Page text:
An influential French music magazine has been criticised for putting a rock singer who beat his girlfriend to death on its latest front cover.
The October edition of Les Inrockuptibles features a front page photo of Bertrand Cantat, the golden boy of 1990s French rock whose fame became notoriety in 2003, when he was convicted of murdering his actor girlfriend, Marie Trintignant.
A postmortem reported that the gifted actor, who was a nominated five times for a Cesar, the French equivalent of the Oscars, had been struck up to 19 times, causing severe brain damage. She slipped into a coma and later died in hospital.
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In court, Cantat admitted “slapping” her four times, but maintained that he did not realise the extent of her injuries and believed her to be sleeping.
“Cantat was released on parole in 2007 and is currently promoting a new album,” The Guardian reports.
Marlene Schiappa, the French minister for gender equality, led the charge against the cover. “How on earth are we meant to put up with the promotion of the man who beat Marie Trintignant to death?,” she tweeted. “Don’t stand for any of it.”
Conservative politician Nicolas Dupont-Aignan accused the magazine of “indecency beyond limits”, noting that an abused woman is murdered in France the equivalent of every three days.
Women’s rights groups and victims advocates joined the chorus of outrage, although some commentators argued that Cantat has served his sentence and has a right to re-enter society.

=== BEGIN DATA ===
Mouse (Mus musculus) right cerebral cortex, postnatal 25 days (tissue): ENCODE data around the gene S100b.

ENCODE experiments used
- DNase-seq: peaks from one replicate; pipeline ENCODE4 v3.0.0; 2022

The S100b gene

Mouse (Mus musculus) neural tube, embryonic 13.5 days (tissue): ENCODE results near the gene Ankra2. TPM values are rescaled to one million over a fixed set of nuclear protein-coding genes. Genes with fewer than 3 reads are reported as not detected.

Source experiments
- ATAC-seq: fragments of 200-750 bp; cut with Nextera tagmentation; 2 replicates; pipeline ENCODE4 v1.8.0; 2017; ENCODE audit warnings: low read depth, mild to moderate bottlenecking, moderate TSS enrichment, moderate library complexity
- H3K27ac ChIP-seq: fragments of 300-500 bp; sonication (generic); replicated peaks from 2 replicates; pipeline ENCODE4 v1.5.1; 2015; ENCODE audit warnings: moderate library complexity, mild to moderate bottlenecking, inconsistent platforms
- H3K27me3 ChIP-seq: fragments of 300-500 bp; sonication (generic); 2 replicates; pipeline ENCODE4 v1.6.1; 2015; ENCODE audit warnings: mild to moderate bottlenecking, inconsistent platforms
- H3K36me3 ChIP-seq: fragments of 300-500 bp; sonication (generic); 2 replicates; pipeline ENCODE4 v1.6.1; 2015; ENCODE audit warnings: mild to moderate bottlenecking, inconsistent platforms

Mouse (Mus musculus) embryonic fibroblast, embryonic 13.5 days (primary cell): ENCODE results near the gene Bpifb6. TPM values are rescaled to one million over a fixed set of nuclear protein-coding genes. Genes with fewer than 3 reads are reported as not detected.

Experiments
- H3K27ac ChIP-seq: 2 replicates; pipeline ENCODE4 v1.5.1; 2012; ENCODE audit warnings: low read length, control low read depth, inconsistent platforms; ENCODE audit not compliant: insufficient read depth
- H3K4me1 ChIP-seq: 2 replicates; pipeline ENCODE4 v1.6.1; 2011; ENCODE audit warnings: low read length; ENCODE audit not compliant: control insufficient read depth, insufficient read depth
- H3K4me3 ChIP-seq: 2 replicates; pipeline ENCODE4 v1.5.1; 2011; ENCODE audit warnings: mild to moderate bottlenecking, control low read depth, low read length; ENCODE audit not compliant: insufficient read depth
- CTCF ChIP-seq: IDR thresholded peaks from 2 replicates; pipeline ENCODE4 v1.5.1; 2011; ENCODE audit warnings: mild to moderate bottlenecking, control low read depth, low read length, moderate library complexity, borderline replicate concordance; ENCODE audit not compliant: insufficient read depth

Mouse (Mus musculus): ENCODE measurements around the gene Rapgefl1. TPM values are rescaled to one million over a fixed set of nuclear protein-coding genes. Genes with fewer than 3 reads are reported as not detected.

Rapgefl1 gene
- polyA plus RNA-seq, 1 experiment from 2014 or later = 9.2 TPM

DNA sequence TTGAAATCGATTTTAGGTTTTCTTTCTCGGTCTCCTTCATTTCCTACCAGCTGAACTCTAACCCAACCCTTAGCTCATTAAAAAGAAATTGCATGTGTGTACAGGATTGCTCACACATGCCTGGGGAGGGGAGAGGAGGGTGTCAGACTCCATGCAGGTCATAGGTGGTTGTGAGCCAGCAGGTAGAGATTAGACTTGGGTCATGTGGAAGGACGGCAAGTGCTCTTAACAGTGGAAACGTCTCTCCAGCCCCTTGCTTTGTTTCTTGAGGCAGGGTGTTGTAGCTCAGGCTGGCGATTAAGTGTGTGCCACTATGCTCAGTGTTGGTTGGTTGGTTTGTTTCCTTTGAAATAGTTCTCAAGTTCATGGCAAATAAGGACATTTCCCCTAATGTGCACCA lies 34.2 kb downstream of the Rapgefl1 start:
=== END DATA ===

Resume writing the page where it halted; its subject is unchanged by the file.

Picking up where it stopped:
The French edition of Elle responded to the Cantat cover with its own special front page “In the name of Marie”, paying tribute to his victim and all domestic abuse victims.
In response, the magazine has published a message to readers defending their coverage of Cantat as a subject that was “impossible to ignore,” but acknowledging the decision to put him on the front cover as “questionable”.
“To those who felt hurt, we express our sincere regrets,” they wrote.
It is not the first time that Les Inrockuptibles has been accused of being overly indulgent towards Cantat. In 2013, there was a similar public backlash in response to an interview with the magazine in which Cantat complained about the media’s reporting of Trintagnant's death, the BBC reports.
“My remorse, my suffering, my sensitivity - it didn't count for anything in the story. I became a caricature. The fact that I love Marie so much - it was wiped,” he said, adding that it was “appalling” that he had become a symbol of violence against women.
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